“No, but thank you for thinking about me,” was my initial response when invited to apply for the Wounded Warriors Weekend camp held in Northern Saskatchewan this summer. I said that there were others out there far more in need, and deserving of this honor than me. That was not false humility. Although I had progressed significantly in my healing from Post-Traumatic Stress (PTSD), feelings of failure, and unworthiness still lingered within, and haunted me.
Then, I received a telephone call from Blake Emmons, founder of the Wounded Warrior Weekend Foundation. He strongly encouraged me to accept the invitation. Reluctantly, I agreed to go at the urging of family and friends.
I arrived on alert, and not knowing what to expect. Very quickly, I realized that there was no reason to remain guarded. I was surrounded by people who genuinely understood, and cared. The volunteers went out of their way to make us feel safe, and at home from the start. It was an amazing, and cathartic week for me, and I judge; for others.
I discovered that I was not alone. Each fellow veteran, or first responder that I spoke with had suffered many of the same symptoms, and challenges that accompany a diagnosis of PTSD. Strikingly, most of them had been marginalized, or endured unfair treatment at the hand of their employer, and peers because of stigma. In the company of wounded comrades, I found healing and strength.
I gained some forgiveness, and love, for self. For many years, I believed that I had failed, and was useless because of my illness. I had invested my entire identity into what I did, and when my career came to a screeching halt; so too did any sense of self-esteem. Eventually, I succumbed to my illness, hanging on to every resentment and trauma for dear life; resigned to the fact that this was as good as it gets.
There were no formal groups, or medical teams available at the camp; just empathetic people who were ready and willing to listen when I felt like talking. There wasn’t any pressure to say, or do anything really. In taking a risk to be vulnerable, I shared some of my hurts and pain with others who truly understood, without judgment. I found a renewed sense of hope, and purpose. I came home markedly, and remarkably; changed by the experience. Within an hour of our drive from the airport, my partner told me that I seemed “different.” She said that I was calmer, and appeared to be happier.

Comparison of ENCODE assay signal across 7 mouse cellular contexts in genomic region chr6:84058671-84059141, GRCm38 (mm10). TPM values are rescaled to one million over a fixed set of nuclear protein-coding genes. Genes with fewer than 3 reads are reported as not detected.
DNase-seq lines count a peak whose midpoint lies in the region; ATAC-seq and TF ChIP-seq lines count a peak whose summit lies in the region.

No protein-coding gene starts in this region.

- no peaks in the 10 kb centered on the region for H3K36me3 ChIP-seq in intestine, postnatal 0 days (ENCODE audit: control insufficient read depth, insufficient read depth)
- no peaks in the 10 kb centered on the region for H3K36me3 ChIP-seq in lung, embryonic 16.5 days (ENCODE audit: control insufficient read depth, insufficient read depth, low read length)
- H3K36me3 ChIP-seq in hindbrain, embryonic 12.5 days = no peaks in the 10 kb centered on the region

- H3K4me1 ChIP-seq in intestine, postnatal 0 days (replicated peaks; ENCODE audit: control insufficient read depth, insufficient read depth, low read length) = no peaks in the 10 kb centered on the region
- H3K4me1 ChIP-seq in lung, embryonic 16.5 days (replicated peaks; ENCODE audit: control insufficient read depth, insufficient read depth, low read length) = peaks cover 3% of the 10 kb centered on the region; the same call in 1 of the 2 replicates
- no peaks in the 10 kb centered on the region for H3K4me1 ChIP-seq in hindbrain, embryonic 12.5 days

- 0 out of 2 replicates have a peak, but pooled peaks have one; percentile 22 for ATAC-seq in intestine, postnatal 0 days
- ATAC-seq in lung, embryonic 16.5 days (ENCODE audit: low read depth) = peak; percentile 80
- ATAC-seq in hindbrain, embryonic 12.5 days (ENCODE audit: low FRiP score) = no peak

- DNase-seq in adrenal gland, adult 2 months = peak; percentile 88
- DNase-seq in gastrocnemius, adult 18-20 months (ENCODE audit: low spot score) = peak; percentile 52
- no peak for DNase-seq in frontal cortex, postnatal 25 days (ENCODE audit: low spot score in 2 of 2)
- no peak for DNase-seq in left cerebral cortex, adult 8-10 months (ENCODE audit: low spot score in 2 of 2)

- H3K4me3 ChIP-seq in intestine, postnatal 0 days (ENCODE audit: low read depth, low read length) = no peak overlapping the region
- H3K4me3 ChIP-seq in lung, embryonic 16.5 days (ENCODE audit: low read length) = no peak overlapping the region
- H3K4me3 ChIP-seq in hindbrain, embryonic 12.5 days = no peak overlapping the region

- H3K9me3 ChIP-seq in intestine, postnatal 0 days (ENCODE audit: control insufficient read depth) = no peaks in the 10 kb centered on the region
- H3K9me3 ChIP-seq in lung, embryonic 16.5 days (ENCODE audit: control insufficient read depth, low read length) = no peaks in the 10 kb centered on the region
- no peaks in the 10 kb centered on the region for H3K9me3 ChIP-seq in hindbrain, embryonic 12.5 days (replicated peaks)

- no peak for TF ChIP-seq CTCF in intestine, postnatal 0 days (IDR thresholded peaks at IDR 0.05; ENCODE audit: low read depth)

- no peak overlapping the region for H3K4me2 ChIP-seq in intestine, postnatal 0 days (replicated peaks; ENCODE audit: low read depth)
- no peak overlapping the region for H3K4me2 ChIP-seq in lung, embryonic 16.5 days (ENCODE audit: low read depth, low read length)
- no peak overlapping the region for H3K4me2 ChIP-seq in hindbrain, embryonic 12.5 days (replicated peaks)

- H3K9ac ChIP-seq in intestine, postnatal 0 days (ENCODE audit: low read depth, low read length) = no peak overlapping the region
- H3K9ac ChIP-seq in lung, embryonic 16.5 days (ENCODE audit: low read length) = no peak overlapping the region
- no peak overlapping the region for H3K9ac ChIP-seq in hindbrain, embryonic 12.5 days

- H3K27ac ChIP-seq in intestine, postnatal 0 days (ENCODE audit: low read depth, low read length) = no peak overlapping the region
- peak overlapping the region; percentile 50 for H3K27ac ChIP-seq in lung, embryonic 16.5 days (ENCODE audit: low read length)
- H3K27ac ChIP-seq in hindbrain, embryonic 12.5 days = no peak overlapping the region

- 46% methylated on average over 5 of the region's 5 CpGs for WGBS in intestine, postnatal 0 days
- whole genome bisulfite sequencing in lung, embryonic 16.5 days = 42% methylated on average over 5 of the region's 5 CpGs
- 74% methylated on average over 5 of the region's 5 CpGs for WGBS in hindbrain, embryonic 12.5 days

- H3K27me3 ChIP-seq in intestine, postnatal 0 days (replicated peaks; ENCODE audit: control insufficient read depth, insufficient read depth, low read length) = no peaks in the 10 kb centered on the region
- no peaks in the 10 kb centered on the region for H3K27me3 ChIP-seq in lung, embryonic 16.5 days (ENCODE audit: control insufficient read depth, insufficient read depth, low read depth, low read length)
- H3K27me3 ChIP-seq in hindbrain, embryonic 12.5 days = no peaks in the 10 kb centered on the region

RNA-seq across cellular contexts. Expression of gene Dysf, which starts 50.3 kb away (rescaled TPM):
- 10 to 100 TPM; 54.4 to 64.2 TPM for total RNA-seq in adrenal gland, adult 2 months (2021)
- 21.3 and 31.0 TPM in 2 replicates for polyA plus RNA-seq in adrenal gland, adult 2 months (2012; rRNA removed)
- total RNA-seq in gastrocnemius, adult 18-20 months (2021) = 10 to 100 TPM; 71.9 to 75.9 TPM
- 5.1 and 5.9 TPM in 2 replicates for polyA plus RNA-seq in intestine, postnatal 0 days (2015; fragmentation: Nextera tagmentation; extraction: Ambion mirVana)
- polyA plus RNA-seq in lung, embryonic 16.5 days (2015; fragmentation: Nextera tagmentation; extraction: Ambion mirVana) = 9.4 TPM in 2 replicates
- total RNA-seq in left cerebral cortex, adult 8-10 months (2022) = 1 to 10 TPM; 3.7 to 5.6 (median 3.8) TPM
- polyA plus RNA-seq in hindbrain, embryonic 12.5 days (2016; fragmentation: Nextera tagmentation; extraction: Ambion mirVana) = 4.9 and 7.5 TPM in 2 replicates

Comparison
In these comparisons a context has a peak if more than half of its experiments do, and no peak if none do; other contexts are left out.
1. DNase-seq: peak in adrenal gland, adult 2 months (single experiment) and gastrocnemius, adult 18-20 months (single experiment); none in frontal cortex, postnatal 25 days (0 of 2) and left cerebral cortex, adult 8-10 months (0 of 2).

I was not “cured” by virtue of my incredible stay at Camp Independence. The difference is that I use the term, “struggling” a lot less these days. I am not as quick to anger, and am “softer” in my approach with others, and especially, myself. I had reached a plateau in my recovery from PTSD, and was inspired by Camp Independence to commit to changing how I think about myself. I met some real heroes this summer, and I remain in contact with some of them. “There is no greater bond of friendship than a mutual enemy.”
I will be eternally grateful to the Wounded Warrior Foundation, its volunteers, the generous sponsors, and attendees for making this life-affirming event possible. My heart, and that of many others; was touched in a profound way by the kindness and compassion extended. It will never be forgotten.